Originally posted on the Orlando Sentinel website from Gray Rohrer:
Lawmakers are hoping to redesign Florida’s defunct taxpayer incentive program for the film and entertainment industry, promising to “get more bang for less bucks” to get it approved. Sen. Nancy Detert, R-Venice, and Rep. Mike Miller, R-Winter Park, are sponsoring bills to restart the program. The old program ran out of money last year after film, TV, commercials, digital shorts and video game projects exhausted the $296 million set aside for the program in 2010.
“We’re trying to overcome where we failed with our program. Where we failed was no matter how much money we put in the program, it was all gone in a day,” Detert said.
Detert’s bill, which passed through a Senate panel Tuesday, would transfer the state film office from the Florida Department of Economic Opportunity to Enterprise Florida, a public-private entity that entices businesses to relocate to Florida.
The Film Commissioner would have more leeway to strike deals to get TV and film projects to film in Florida. The bill sets up a rebate program, similar to the old program in which productions would receive tax credits based on the amount of money spent on Florida products and wages.
But a separate fund funnelling upfront money to projects would be overseen by the commissioner as well. Seventy percent of program funds would go to tax credits and 30 percent would go to cash incentives.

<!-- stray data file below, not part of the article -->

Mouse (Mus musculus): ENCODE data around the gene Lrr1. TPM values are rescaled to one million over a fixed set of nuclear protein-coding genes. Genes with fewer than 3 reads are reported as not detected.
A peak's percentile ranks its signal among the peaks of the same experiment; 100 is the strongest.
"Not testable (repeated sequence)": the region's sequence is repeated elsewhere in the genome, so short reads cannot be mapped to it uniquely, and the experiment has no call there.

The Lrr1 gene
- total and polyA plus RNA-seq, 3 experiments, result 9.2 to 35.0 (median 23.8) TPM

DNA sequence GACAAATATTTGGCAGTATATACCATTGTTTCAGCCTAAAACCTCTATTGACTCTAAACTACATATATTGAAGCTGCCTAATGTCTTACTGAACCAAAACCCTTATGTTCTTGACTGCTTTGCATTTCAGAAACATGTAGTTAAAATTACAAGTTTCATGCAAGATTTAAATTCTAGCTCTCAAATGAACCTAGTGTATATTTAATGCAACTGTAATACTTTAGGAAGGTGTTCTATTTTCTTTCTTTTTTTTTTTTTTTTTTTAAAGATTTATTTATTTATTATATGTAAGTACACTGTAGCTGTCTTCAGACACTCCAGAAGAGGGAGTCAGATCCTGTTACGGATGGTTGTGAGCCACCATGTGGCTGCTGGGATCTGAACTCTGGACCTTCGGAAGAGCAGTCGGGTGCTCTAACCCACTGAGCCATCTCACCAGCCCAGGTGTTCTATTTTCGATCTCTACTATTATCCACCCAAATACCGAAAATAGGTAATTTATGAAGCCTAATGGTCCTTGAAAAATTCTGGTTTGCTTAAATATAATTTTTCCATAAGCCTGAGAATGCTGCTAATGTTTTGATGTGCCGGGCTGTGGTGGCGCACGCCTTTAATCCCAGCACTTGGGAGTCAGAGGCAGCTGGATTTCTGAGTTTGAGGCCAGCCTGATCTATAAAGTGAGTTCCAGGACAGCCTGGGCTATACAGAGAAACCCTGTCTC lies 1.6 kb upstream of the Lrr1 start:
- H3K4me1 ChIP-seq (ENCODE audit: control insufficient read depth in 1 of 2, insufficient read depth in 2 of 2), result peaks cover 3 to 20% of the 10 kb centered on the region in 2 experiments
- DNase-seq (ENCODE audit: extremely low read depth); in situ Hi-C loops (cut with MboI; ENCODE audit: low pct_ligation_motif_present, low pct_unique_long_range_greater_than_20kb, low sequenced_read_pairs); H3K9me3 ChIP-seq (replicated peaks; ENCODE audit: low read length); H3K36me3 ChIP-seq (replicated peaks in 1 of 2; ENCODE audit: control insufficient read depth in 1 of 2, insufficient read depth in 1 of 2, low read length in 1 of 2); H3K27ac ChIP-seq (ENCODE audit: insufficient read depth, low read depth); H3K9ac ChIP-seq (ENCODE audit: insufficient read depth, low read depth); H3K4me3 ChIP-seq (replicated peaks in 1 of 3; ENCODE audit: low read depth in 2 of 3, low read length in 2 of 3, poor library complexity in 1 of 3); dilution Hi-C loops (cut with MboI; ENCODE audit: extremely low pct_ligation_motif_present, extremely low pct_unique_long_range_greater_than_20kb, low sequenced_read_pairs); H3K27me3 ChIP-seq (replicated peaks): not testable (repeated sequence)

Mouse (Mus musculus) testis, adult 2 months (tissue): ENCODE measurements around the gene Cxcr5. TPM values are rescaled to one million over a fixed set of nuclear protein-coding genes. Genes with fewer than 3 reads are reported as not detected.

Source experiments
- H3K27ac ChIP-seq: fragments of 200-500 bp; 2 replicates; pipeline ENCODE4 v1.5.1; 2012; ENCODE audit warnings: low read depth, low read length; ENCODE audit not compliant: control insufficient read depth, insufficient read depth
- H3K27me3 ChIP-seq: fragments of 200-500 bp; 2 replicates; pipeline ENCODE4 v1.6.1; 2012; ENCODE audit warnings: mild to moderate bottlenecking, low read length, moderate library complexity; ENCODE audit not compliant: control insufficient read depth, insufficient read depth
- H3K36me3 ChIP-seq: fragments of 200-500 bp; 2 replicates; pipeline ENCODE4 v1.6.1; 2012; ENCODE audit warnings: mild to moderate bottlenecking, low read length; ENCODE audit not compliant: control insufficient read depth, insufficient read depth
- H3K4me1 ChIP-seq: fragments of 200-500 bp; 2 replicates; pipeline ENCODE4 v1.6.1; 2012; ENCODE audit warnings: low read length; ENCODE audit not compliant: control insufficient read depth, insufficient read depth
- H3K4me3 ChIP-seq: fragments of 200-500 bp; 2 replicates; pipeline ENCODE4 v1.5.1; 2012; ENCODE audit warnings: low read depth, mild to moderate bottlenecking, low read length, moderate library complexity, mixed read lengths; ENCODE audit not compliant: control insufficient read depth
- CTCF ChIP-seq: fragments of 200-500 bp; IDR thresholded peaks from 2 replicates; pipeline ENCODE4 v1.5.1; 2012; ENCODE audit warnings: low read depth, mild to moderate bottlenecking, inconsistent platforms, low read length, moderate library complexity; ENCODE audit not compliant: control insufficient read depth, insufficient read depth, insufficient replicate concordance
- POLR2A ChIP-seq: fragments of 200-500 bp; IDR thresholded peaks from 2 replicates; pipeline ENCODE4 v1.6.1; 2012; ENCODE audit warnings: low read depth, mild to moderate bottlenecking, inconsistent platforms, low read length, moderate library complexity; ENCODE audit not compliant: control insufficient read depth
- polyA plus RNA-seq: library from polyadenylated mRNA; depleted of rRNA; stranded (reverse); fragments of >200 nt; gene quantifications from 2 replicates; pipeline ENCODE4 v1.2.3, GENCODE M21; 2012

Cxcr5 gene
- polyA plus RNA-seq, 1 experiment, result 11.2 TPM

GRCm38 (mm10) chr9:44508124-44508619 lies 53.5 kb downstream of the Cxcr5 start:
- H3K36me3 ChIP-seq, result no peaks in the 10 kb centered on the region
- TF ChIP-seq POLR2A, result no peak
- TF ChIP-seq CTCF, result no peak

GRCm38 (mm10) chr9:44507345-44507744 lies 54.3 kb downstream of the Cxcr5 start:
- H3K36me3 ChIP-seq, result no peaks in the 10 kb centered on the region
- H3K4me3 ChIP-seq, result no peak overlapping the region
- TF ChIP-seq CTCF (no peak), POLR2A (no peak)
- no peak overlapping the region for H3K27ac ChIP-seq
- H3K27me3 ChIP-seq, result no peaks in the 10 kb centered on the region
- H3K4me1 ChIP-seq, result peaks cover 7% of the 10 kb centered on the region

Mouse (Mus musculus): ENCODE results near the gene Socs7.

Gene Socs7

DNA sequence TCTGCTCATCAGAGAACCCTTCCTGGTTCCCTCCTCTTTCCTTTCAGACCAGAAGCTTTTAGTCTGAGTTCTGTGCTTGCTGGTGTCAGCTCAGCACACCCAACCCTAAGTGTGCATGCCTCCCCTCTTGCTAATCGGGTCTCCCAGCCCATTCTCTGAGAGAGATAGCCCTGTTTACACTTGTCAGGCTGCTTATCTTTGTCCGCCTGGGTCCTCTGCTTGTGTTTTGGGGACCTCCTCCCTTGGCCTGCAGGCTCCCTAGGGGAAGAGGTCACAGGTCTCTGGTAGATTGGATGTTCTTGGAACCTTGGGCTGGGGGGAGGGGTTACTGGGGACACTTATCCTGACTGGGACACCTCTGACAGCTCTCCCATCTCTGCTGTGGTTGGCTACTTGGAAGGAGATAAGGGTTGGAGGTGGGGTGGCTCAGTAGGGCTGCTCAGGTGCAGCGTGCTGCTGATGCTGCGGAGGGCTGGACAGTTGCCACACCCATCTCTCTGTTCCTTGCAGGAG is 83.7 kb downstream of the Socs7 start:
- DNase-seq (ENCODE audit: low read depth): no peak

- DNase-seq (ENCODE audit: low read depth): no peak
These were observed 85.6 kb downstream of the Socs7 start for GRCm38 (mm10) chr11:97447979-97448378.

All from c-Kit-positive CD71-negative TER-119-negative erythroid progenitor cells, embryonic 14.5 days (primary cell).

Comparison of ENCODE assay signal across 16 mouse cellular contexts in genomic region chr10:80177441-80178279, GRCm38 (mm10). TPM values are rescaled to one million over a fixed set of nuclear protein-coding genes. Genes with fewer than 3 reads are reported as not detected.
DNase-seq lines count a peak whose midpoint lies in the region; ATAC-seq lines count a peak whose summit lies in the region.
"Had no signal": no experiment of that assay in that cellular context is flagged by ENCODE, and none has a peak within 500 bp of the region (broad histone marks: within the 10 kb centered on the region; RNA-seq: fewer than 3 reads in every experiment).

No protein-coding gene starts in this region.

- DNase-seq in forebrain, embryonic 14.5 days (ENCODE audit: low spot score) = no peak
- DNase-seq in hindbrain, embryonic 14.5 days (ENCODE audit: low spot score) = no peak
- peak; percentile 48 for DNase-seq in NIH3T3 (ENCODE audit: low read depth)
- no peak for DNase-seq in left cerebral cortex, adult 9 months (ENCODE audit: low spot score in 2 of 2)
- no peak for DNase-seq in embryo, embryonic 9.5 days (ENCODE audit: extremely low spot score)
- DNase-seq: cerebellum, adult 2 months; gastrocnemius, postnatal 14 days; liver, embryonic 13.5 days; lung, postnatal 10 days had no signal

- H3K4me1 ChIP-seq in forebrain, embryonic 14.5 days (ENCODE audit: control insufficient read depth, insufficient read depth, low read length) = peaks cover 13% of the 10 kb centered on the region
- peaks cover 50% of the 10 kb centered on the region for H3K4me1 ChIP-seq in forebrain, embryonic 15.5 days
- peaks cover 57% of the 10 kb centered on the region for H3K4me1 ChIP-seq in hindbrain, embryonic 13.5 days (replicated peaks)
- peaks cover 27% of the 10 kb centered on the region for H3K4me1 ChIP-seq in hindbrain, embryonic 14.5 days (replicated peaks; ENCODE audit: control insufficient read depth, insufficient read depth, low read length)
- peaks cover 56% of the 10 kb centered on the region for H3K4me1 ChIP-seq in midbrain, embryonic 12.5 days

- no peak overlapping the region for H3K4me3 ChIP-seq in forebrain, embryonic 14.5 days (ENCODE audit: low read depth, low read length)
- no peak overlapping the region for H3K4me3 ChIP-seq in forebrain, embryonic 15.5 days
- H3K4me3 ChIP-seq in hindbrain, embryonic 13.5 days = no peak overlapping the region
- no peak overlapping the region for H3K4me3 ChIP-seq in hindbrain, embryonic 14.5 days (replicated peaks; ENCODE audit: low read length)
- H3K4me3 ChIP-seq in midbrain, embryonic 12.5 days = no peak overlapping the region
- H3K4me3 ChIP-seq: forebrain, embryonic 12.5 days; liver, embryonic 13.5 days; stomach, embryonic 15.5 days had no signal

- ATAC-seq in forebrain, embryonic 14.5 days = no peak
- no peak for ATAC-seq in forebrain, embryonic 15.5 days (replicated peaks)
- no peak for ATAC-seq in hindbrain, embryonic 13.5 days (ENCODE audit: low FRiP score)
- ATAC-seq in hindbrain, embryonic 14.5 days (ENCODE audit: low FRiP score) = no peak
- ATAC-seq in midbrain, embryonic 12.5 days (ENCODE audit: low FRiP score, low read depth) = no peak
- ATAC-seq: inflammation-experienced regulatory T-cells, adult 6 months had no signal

Detert said it was too early in the budget process to speculate on how much money the program would get this year – if it passes into law. The Senate has historically been more in favor of the program than the more conservative House, but Miller said House leaders are getting behind the bill.
“I was honored that the leadership said let’s go and make this film credit a reality,” Miller said.
Detert and Miller say they want to compete with states with robust entertainment incentive programs like Louisiana and Georgia so the state doesn’t lose jobs and investment.
“We think we’re going to spend a substantial amount of money to get the film industry here permanently and we don’t have to spend as much as other states,” Detert said.
But free-market activist groups like Americans for Prosperity have slammed Detert and other backers of the incentive program as giving away taxpayer money to entertainment industry executives.
The bill includes additional incentives for productions that make at least $2 million in property improvements or create “family-friendly” films.
“Family-friendly” is defined in the bill as a movie that does not “exhibit or imply any act of smoking, sex, nudity, or vulgar or profane language” and that “embodies a responsible resolution of issues.”
Click HERE to read the article on the Orlando Sentinel website.